JUNEAU, Alaska » Remnants of Pacific Hurricane Oho battered Alaska’s southeast coast on Friday, the latest unusual weather event to hit a state that so far this year has dealt with a lack of snow, warmer temperatures and intense wildfires.
The storm on Thursday brought more than 7 inches of rain to Ketchikan, a scenic town in Alaska’s coastal rainforest. Gusts of up to 80 mph were forecast for Friday, and more rain was expected across the region. Jon Dorman, deputy emergency manager for the city of Ketchikan, said Friday morning that creeks were swollen and residents were keeping an eye on the storm, but no other major issues had been reported.
The remnants of Oho were picked up by a larger low-pressure system. Oho was among a record number of tropical cyclones in the central Pacific so far this hurricane season, which officials attributed to unusually warm ocean temperatures from El Nino.
While it’s not unusual for Alaska to feel the remnant effects of tropical storms from the west, it’s rare for the remnants of a central Pacific tropical storm to reach this far because tropical systems north of Hawaii often fall apart rapidly as they reach cooler water temperatures, said meteorologist Shaun Baines of the weather service’s Anchorage office.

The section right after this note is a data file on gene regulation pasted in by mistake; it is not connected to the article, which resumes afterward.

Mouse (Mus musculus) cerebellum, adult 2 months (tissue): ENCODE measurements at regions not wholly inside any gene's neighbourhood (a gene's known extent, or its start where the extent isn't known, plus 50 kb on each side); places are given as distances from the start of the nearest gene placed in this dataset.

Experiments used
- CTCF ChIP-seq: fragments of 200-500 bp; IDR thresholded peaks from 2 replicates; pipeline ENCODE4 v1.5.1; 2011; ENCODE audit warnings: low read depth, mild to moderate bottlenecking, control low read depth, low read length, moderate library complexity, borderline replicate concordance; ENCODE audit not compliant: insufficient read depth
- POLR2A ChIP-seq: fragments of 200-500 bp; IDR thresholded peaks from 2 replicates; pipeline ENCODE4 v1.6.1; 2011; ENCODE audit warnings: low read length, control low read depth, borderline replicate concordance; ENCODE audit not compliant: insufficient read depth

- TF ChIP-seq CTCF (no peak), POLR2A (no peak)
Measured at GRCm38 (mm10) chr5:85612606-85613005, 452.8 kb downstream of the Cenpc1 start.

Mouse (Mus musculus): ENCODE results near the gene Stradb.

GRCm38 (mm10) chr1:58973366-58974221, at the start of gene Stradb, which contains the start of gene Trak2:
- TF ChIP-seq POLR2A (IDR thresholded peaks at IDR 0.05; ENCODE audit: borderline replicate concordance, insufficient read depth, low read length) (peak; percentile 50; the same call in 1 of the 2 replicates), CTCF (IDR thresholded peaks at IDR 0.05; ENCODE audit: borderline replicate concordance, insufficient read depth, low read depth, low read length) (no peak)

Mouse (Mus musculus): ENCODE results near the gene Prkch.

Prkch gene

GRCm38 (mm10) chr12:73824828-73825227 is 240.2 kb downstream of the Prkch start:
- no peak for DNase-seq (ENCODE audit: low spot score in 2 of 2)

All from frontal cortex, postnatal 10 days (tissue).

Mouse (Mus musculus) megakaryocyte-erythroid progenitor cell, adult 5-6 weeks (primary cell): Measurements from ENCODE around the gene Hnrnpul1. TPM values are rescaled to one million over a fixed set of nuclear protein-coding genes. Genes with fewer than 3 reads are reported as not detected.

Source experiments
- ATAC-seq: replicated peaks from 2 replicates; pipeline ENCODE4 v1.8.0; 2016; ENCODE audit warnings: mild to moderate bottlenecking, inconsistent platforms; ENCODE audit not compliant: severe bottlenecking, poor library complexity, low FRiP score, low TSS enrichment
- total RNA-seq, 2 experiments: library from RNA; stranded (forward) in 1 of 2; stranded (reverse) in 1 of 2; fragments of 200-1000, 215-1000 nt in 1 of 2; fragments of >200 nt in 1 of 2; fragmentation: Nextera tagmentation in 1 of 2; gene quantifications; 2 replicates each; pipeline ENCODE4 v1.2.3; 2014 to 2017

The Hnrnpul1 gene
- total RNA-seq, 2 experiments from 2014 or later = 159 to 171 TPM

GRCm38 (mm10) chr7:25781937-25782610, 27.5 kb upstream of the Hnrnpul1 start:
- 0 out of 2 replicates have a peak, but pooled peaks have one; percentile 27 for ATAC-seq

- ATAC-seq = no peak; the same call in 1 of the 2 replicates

The storm is the latest unusual weather event to hit Alaska in 2015: sparse snowfall pushed the start of the Iditarod sled-dog race 400 miles to the north; dry conditions fueled one of Alaska’s worst fire seasons; and rain made for an especially wet summer in Juneau.
Rick Thoman, a regional climate scientist with the National Weather Service in Alaska, said Alaska’s run of sustained odd weather started in the spring of 2013, which saw exceptionally cold weather across mainland Alaska. By the end of May that year, though, "the switch got flipped," he said, with much of the state experiencing warmer conditions.
That can be attributed partly to persistent high pressure over the eastern Pacific that has helped warm sea-surface temperatures, resulting in a mass of warm water off the coast of the northwest U.S. that has helped coastal areas stay mild and provided more water vapor for storm systems, he said. That helps explain the recent soggy Juneau summers.
Last year, Juneau had its wettest summer on record, with more than 24 inches of rain from June through August, Thoman said. Rainfall this past summer was just below 24 inches and was 2.4 inches more than the third-wettest summer, in 1961.
The persistence of the high pressure itself is odd. Forecasters’ best guess, Thoman said, is that high-energy tropical thunderstorms probably set the stage for the persistent high. Giant tropical thunderstorms extend far into the atmosphere and can modify the jet stream much farther north, affecting weather even in Alaska, he said.
El Nino often means mild weather, particularly in the second half of winter, for much of Alaska, Thoman said.